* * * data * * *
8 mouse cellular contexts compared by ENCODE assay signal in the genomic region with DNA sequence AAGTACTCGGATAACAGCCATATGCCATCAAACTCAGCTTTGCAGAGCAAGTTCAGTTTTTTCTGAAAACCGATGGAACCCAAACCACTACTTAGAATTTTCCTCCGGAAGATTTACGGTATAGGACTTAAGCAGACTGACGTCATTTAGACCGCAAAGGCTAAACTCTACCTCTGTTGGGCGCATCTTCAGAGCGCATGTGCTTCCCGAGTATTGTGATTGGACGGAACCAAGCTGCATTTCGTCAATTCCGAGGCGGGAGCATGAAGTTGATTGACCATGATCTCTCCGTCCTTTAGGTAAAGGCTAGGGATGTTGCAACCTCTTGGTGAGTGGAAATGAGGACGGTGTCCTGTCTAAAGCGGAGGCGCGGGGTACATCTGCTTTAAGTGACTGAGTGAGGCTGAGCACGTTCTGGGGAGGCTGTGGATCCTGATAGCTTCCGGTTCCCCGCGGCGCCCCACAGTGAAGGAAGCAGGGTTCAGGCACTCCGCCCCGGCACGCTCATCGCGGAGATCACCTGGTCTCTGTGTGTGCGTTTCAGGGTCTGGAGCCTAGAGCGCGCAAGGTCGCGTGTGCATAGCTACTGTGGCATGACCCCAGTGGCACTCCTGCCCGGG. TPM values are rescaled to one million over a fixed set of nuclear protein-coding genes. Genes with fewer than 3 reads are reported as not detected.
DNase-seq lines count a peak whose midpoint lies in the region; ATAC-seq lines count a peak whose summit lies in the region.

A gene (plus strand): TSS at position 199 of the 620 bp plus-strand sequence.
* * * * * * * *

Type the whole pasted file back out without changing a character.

8 mouse cellular contexts compared by ENCODE assay signal in the genomic region with DNA sequence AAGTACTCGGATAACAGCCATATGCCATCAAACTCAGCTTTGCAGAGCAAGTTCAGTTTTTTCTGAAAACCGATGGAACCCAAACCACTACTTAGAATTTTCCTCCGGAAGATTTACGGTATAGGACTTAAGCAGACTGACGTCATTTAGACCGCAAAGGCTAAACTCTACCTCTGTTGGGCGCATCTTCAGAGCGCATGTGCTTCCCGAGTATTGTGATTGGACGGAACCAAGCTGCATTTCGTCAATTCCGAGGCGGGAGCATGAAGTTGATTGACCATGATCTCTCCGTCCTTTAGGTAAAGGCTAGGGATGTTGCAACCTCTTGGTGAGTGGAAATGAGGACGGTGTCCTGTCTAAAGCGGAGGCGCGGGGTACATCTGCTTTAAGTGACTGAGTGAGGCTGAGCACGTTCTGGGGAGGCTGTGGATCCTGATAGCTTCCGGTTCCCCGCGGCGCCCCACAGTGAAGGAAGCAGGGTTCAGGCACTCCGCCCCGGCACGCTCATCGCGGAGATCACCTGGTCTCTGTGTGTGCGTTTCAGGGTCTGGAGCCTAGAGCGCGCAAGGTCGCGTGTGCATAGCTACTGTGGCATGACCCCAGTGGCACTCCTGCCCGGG. TPM values are rescaled to one million over a fixed set of nuclear protein-coding genes. Genes with fewer than 3 reads are reported as not detected.
DNase-seq lines count a peak whose midpoint lies in the region; ATAC-seq lines count a peak whose summit lies in the region.

A gene (plus strand): TSS at position 199 of the 620 bp plus-strand sequence.